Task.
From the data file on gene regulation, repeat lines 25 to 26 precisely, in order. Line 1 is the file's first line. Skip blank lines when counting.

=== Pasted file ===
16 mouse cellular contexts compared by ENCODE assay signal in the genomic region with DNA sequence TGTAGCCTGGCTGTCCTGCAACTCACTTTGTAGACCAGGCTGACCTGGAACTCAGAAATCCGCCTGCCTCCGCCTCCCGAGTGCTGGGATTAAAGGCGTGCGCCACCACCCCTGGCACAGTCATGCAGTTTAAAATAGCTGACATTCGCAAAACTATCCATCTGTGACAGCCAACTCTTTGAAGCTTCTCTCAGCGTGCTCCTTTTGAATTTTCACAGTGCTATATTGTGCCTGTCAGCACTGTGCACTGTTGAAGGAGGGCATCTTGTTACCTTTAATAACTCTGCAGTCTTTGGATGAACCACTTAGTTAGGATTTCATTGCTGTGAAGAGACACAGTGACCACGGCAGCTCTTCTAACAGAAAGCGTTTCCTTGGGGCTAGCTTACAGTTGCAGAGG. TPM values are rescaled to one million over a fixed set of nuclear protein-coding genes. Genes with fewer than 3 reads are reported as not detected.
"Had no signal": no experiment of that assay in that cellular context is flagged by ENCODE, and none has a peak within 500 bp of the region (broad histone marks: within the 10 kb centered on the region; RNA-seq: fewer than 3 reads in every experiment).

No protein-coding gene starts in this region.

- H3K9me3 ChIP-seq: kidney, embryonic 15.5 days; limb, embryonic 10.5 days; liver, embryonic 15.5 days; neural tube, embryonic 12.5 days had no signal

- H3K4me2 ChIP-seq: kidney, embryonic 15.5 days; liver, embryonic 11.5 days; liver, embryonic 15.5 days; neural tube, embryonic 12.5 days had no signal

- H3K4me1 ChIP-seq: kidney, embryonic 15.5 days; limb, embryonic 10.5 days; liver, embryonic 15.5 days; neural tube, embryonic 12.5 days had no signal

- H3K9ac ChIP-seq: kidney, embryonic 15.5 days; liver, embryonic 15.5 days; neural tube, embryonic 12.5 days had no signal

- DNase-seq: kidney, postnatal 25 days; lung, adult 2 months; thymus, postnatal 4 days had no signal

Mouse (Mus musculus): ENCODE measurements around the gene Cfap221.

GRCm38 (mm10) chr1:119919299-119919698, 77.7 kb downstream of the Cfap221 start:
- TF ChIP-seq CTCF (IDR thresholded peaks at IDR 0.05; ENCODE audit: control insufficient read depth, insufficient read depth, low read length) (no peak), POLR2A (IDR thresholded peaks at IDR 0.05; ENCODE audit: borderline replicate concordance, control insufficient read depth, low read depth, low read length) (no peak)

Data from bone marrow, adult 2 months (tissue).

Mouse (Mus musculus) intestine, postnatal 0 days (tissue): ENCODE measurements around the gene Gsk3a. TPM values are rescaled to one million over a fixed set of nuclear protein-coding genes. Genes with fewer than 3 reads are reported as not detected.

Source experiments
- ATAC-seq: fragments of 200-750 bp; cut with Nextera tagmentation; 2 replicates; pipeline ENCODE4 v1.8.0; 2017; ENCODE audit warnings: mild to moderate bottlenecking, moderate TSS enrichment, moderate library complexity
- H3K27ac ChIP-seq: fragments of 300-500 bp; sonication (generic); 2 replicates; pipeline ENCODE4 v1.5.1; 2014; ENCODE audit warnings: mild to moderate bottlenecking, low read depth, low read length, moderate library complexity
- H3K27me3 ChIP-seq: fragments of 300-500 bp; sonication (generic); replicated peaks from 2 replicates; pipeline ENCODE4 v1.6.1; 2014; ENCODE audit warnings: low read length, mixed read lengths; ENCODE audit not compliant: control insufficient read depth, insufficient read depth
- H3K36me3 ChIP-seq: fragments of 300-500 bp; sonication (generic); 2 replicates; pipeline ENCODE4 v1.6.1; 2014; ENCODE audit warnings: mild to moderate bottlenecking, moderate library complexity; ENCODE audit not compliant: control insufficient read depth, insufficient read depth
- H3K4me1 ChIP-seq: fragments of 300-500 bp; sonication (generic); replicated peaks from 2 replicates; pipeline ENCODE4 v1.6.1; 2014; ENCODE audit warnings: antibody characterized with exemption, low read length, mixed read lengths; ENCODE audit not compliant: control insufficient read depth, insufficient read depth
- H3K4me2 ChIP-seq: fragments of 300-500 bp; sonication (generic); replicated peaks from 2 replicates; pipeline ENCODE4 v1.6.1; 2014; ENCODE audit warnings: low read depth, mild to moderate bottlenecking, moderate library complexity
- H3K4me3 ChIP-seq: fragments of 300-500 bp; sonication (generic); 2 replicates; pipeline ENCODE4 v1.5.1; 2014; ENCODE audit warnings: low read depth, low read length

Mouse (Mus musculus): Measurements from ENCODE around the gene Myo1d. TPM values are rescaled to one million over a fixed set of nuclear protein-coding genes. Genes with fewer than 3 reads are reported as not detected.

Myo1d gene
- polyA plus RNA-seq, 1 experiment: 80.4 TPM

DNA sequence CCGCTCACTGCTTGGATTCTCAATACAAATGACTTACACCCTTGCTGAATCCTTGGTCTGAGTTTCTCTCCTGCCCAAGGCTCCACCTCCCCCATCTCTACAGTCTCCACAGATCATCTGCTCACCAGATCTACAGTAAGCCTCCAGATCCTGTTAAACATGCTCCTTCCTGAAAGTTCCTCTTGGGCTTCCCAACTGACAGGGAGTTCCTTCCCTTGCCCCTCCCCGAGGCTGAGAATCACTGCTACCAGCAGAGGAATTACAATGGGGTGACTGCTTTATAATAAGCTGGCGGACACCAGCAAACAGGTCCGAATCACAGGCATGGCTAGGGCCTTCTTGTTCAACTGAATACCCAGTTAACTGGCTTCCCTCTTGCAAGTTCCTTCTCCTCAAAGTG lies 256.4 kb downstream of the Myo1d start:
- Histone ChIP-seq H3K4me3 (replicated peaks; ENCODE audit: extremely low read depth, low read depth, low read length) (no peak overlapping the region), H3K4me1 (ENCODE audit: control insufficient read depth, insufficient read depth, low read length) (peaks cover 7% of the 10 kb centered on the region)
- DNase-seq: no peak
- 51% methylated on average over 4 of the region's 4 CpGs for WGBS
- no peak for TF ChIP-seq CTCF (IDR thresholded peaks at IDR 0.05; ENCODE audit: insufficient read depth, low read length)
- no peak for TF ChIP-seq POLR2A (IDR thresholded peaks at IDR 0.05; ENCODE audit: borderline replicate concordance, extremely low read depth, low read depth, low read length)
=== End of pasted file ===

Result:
DNA sequence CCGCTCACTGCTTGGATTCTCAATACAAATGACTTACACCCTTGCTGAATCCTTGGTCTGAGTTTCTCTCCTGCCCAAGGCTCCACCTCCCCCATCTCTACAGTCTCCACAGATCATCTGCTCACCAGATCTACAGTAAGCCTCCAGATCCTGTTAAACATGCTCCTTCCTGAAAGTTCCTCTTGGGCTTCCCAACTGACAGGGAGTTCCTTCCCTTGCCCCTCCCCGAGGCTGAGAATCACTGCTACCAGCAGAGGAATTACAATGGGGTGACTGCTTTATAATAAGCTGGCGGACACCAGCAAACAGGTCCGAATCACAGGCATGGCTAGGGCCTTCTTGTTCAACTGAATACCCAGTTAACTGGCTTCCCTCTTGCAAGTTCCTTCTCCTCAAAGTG lies 256.4 kb downstream of the Myo1d start:
- Histone ChIP-seq H3K4me3 (replicated peaks; ENCODE audit: extremely low read depth, low read depth, low read length) (no peak overlapping the region), H3K4me1 (ENCODE audit: control insufficient read depth, insufficient read depth, low read length) (peaks cover 7% of the 10 kb centered on the region)